We found that the system ran as independent sectors - so there was the Early Childhood sector, the primary sector, the secondary sector, and the tertiary sector, and all its different parts.

The transitions between each had become the burden of the child because the adults – us – were not making sure the sector was sufficiently joined up to ensure some care was taken when passing children from one part of the sector to another.

I dare to imagine a world where all teachers formally handover their young charges to the next sector with a meeting, a discussion between professionals about each child, a passing on of their learning story and so on.

I even dare to dream that one day we will have an education system that sees itself as operating from 0 – 18. I am determined.

It is why I have focused on the system as a whole and the learning journey of the student from 0 – 18, and worked to focus less on the sectoral divisions.

I have been around the education sector for many years and have had a lifelong interest in education – with both my parents as teachers, and some of my siblings also working in the education sector.

I am passionate about education and what a good education did for me, and what it can do for our young people.

We have an education system that is in the top half in the world. It gives our students a platform to compete here at home and internationally.

Most of our kids are successfully getting qualifications they need from school and we must celebrate their success and the professionals, along with the whanau and Boards of Trustees and ECE centres who make that possible every day.

I am very aware that we cannot rest on our laurels, because the rest of the world sure isn’t.

And that is why our Government’s education plan is about giving every young person a better education, and raising achievement for five out of five.

The reforms I have announced since becoming Minister are not about tinkering, and some are challenging to the old way of doing things, but the evidence is clear that they are necessary to make sure we have an education system worthy of our children.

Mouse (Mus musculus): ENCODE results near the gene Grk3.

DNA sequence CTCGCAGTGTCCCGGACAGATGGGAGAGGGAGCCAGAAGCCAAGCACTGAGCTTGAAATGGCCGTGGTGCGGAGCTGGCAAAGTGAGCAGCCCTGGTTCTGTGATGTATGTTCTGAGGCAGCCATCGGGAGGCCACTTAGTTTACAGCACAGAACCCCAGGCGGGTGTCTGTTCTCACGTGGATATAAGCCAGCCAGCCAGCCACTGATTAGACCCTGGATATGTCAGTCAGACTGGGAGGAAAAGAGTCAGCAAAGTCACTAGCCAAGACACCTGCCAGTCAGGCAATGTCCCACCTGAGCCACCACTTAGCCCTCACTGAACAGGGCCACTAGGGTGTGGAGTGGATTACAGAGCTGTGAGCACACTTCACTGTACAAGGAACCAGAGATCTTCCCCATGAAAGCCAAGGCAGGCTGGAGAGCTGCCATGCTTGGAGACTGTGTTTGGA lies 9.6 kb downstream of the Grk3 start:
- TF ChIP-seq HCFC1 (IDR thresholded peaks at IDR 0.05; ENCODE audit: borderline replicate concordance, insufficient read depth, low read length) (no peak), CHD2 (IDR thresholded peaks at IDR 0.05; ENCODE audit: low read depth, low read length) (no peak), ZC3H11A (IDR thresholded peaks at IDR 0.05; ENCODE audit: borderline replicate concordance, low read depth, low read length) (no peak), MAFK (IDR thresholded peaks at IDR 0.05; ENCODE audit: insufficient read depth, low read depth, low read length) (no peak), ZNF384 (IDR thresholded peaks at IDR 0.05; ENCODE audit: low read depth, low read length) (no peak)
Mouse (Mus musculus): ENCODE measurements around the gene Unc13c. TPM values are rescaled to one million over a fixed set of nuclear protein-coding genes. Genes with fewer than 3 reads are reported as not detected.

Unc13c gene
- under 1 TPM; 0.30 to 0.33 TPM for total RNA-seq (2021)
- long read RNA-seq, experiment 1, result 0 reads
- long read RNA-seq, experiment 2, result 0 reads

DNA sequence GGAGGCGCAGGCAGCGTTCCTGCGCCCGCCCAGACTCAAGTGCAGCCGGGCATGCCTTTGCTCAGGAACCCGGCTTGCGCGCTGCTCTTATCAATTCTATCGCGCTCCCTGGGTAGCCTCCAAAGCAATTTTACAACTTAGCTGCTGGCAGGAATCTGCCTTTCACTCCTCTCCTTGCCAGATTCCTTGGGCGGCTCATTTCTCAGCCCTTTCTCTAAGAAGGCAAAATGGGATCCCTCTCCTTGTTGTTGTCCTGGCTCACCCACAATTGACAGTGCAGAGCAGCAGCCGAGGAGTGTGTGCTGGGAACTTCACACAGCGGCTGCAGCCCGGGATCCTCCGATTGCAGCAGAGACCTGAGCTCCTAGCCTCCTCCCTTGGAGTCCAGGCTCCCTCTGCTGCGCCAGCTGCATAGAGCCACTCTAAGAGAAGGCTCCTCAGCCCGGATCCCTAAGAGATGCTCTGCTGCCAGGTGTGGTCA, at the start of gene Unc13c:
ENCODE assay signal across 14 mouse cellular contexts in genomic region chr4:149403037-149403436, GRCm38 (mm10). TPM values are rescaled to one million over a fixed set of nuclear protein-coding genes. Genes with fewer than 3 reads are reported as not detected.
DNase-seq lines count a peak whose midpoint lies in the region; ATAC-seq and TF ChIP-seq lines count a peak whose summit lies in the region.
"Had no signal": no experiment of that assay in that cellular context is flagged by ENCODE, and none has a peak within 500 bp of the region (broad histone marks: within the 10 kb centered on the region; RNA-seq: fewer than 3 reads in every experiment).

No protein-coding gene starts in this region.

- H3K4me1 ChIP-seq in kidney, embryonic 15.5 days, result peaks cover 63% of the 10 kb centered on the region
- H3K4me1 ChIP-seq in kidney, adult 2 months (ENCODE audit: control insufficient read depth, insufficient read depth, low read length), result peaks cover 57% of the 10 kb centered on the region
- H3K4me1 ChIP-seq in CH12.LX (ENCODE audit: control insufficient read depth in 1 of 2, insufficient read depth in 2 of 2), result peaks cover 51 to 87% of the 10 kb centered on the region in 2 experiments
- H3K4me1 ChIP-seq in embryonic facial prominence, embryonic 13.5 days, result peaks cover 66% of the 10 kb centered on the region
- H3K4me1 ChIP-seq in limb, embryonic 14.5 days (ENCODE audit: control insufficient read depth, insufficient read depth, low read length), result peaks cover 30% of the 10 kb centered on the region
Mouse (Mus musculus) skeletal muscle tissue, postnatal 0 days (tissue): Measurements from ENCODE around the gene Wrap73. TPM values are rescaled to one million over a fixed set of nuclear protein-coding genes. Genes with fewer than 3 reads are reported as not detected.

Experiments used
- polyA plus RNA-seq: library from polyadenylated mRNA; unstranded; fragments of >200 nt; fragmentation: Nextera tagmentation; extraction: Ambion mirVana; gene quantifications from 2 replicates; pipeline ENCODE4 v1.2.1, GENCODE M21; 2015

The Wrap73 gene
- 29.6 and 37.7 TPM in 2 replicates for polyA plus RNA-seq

We want all our kids to be leaving school with the skills they need to reach their potential in the modern economy. That means lifting up those who are being left behind, and encouraging those who are doing well, to do even better.

To do this, we need to find new approaches to accelerating the progress and achievement of our children.

We need to look at everything we do – from high-level policy settings to what happens in the classroom, to how our schools engage with their communities. We must meet the needs of all students, and enable each and every one to fulfil their potential in education and in life.

Why is this important?

Education can make a two-fold contribution to our country. It builds our social and cultural strength, and our productivity.

That’s important for our economy, and it’s important for New Zealand.

We are a small country that must make up for size with smarts. We must out-think our competitors.

We must be able to turn clever ideas into commercially successful products that we can sell to the world. We must attract overseas businesses to use our expertise.

To do this, we need a skilled and qualified workforce that meets the demands of business and industry; that adapts to new and changing technologies. We need entrepreneurs, innovators and inventors.

And we need New Zealanders who are culturally adept, fluent and intelligent in different cultural contexts and ideally, linguistically capable – and starting that in a small way at ECE level!

In short, we need our system to equip all young New Zealanders to be successful participants in, and leaders of, a 21st century economy, and society.

Knowledge, qualifications and skills are a key that opens the door to better jobs, better incomes, and better life opportunities. This leads to improved economic and social outcomes for New Zealanders and in turn a more prosperous New Zealand for all.

That’s why we are committed to raising educational achievement for five out of five of our kids. Successful young New Zealanders grow the potential of our country; disengaged, dislocated, disappointed young people don’t.